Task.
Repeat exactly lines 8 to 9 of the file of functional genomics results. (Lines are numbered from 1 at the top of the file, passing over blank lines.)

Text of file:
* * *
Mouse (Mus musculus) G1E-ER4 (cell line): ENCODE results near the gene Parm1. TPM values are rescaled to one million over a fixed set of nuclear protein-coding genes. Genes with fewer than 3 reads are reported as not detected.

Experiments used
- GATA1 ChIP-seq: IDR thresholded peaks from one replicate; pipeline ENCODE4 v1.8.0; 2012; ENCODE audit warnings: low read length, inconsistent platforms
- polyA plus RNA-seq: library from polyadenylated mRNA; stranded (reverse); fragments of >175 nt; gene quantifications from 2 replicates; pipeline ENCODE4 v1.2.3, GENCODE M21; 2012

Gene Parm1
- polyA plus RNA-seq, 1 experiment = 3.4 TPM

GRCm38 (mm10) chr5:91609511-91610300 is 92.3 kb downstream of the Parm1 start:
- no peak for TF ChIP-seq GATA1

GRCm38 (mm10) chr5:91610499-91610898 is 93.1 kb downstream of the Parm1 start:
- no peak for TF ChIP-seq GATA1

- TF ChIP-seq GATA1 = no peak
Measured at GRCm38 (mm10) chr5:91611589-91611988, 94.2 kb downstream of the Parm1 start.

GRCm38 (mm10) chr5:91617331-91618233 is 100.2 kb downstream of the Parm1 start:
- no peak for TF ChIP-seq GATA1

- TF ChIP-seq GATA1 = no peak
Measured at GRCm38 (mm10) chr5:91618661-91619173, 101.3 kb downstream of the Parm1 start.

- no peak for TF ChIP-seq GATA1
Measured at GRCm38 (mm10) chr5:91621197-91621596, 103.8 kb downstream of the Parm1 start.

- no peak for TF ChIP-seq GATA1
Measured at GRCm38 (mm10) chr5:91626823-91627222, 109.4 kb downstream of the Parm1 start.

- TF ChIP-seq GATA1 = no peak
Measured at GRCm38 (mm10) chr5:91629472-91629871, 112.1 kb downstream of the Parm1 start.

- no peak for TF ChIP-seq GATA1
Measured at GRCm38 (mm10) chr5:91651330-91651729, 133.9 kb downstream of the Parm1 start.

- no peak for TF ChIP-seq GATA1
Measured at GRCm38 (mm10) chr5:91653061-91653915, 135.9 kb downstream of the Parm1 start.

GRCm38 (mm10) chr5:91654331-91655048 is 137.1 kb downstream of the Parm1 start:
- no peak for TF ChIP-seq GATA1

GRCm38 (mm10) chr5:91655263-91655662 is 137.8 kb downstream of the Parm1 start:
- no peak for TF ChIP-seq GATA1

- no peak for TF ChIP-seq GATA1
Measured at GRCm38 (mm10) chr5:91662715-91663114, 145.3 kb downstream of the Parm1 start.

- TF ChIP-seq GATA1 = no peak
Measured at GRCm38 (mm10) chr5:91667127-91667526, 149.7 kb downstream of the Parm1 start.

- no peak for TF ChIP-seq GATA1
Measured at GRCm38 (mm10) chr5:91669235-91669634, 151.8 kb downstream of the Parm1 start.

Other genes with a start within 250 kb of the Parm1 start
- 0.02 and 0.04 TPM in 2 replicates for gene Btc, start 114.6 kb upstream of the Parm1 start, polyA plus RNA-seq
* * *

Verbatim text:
- no peak for TF ChIP-seq GATA1

GRCm38 (mm10) chr5:91610499-91610898 is 93.1 kb downstream of the Parm1 start: